If you plan on visiting Thailand, you’ll inevitably find yourself in Bangkok. Most people don’t like it here. It’s noisy, polluted, stinky, and parts of it are ugly. I, however, love it. Most people stay on Khao San Rd. Don’t do that. Instead, stay on Phra Athit, or somewhere close by. Each time I come back to the city, I stay at KC Guesthouse, adjacent to the 7-11 and close to the corner where Phra Athit becomes Phra Sumen. The street food here is incredible. You can’t go wrong, though I’ve found that the places with the most pigeon-toed Asian teens tend to serve up the best food.

Ali and I worked well together. We kept a loose schedule; we never felt rushed nor did we feel like we missed anything. After spending a couple of days in Bangkok, we flew up north to Chiang Mai and then took a government bus to Chiang Dao. I can’t stress enough how important it is to take the government buses and not the tourist buses. Its like the people at the airport who flock to the gypsy cabs when there’s a line designated for metered cabs. Well, these are the same people who use the tourist buses. They’re more expensive, less reliable, and you’re more likely than not to get your baggage peeked at.

Three days in Chiang Dao. Then three or four days in Chiang Mai. Great town. I was there with Lia and co…but we didn’t really see much of it. Ali insisted that we wander and take photos, proving to be a great way to see the city. The weekend markets are also amazing–I wish I had made more purchases there.

Then we flew down to Krabi and took a death-defying longtail boat to Railay. Of course, it rained every day (4 in total). We had a great time watching “Race the Sun” for like the 7th time and eating pasta bolognese at the shitty resort restaurants.

Now I’m back in Bangkok and tomorrow I’ll go shopping at the weekend market north of town. I fly to Vienna on July 1st.

ali and clockschiang dao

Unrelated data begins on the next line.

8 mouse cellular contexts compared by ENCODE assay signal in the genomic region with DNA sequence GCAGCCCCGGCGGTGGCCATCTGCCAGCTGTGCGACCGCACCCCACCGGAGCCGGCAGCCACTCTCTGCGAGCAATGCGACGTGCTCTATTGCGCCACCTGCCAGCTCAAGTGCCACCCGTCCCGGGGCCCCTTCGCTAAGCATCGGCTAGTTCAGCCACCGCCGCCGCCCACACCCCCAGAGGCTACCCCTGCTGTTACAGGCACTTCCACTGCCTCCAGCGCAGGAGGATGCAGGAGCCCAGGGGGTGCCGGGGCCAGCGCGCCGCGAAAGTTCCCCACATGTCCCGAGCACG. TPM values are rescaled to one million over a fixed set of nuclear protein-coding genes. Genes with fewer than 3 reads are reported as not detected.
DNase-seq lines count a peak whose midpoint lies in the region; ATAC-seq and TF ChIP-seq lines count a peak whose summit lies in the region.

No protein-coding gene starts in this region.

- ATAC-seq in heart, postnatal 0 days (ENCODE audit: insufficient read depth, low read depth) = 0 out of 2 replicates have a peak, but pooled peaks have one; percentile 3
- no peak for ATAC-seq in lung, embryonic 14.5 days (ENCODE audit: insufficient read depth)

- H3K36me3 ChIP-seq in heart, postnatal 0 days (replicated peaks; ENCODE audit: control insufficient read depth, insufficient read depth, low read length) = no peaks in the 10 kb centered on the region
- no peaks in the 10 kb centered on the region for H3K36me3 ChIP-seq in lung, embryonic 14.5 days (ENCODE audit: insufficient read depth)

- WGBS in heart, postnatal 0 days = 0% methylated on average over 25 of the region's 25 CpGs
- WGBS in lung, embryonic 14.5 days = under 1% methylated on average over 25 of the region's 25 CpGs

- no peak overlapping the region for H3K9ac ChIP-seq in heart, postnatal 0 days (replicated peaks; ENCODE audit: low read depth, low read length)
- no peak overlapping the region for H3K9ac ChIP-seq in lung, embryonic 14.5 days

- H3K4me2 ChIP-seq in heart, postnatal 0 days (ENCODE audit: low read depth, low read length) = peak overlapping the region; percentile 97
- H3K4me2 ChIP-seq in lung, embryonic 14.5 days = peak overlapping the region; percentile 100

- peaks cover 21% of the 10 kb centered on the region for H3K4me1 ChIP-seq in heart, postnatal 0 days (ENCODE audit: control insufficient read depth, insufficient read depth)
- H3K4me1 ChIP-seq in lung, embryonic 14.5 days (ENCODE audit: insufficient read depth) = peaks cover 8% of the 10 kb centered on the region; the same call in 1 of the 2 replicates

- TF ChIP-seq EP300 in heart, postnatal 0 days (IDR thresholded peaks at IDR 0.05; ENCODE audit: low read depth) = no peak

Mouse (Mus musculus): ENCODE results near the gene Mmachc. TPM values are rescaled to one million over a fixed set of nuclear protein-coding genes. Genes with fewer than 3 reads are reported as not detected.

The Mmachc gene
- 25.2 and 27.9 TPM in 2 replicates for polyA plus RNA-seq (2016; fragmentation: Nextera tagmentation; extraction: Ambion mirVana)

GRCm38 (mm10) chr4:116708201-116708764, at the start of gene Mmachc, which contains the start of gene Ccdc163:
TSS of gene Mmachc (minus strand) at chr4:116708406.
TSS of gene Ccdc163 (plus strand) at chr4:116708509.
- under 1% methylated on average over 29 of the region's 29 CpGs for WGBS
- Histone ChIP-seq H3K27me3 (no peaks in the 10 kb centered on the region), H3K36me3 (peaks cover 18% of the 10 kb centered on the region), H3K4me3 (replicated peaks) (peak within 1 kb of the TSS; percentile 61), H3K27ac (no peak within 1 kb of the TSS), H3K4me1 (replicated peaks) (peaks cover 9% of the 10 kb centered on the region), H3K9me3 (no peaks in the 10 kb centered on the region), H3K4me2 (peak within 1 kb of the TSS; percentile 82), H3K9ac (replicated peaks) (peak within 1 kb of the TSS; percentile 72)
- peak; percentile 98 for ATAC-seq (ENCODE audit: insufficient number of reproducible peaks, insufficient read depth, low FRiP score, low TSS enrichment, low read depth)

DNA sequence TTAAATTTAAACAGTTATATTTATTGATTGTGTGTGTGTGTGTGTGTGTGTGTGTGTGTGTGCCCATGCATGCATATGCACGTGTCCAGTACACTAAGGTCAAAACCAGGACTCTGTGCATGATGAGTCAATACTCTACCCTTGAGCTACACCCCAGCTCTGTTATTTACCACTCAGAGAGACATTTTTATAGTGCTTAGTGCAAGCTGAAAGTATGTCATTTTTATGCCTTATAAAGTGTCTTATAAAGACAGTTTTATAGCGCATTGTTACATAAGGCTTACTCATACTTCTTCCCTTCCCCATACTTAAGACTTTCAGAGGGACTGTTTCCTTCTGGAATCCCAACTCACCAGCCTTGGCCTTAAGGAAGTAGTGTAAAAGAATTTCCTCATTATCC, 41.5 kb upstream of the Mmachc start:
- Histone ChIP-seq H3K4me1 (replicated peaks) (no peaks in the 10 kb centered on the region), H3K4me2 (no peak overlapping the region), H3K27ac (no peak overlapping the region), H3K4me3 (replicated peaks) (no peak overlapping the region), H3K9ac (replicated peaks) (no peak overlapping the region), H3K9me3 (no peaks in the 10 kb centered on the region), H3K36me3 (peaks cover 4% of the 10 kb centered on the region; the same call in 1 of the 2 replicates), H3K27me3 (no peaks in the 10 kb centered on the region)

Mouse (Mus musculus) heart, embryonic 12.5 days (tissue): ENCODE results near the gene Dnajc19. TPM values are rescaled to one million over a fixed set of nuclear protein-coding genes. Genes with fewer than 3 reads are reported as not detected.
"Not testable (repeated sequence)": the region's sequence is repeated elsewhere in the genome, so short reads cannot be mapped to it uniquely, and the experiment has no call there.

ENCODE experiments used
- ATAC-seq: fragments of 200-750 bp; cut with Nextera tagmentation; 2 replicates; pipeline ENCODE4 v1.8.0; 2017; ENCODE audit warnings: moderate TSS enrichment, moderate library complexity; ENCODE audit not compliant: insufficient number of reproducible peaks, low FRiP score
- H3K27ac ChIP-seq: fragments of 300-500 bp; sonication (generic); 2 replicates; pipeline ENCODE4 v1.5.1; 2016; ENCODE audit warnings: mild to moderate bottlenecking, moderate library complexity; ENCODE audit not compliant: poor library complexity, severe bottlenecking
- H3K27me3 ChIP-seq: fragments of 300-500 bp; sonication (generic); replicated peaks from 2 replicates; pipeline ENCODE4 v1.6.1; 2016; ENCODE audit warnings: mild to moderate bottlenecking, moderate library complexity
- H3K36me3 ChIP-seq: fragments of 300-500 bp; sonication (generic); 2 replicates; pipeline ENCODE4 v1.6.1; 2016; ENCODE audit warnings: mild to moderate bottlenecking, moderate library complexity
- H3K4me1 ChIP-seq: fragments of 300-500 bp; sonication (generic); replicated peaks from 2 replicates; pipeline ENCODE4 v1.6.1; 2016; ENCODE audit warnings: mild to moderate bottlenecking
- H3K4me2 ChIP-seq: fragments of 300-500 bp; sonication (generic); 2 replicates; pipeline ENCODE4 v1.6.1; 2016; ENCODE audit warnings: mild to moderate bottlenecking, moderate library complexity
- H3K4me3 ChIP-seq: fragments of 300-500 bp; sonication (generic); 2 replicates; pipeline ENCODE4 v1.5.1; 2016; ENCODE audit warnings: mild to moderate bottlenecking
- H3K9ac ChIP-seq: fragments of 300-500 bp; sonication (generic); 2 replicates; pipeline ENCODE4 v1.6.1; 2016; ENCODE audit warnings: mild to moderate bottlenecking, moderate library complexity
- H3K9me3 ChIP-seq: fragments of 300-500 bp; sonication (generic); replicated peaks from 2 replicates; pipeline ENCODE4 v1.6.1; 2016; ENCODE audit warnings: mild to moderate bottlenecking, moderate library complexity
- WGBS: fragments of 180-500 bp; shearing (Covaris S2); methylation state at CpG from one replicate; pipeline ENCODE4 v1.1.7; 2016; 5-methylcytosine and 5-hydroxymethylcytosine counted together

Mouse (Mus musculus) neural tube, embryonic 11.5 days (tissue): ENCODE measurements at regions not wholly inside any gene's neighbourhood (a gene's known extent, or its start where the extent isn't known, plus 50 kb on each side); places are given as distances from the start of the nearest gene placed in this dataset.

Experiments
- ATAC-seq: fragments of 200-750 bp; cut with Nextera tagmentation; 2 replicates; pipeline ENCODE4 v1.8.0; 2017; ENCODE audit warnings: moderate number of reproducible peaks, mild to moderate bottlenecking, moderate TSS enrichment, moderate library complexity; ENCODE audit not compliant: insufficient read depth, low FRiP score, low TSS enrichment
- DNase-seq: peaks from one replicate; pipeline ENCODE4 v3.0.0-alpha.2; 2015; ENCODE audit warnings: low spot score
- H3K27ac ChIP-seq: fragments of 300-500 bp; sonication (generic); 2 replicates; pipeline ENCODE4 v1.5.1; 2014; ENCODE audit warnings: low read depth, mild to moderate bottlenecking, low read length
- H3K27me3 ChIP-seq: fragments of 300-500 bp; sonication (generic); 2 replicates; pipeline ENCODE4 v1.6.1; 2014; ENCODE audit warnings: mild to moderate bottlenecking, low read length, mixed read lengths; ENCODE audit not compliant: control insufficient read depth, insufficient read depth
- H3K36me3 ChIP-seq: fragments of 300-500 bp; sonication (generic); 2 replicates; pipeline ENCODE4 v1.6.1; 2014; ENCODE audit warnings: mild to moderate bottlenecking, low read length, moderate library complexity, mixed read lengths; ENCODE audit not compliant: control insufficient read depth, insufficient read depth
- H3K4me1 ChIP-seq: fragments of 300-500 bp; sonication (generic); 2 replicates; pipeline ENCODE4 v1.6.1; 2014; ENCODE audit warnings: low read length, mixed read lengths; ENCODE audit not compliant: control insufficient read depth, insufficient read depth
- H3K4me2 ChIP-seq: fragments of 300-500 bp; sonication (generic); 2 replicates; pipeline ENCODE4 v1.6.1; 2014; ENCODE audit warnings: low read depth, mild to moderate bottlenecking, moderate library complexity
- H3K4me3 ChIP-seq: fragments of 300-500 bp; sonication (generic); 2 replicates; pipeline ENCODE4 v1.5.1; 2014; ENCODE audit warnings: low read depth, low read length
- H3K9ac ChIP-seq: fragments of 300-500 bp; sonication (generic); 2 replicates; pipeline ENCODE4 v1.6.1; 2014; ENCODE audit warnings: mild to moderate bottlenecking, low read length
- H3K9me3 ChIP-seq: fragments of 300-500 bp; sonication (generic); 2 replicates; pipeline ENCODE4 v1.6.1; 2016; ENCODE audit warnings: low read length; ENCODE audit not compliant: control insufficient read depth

Brother and Sister Fo’ever

we haven’t killed each other. yet.  actually, its been really nice having her company. here are some photos of markets, food, mountains, and funny faces. the connection here is too slow for a properly executed blog post.

Prahok and other delights

Just got back from Cambodia. Spent two days in  Siem Reap, the town adjacent to the Angkor Wat complex.  Fucking awesome (a French lady pointed out to me that this was “such an American thing to say.”) 

The people of Cambodia are completely charming.  Considering the horrors they’ve endured during the past 30 years, its amazing they can even crack a smile.  The children are so disarming that I found myself playing with them as my tour group left to explore the temples. 

  lady temple

And….Prahok is fermented fish paste.  Its the basis for all things tasty in Cambodia.   Families go down to the lake to collect small silver fish.  When they get home, the whole family jumps in: the fish are gutted, dried for 24 hours, salted and jarred to ferment for about 1 month.  Fucking awesome.

Also: along the “highway” from the border to Siem Reap, you’ll see thousands of plastic wells, with a sort of chuppah raised above the water.  At night, the Khemer people raise a light and a plastic curtain to the chuppah .  This contraption attracts grasshopers, who smash into the shower curtain thingy and fall to their death in the water well.  The next morning, they’re collected, fried and eaten.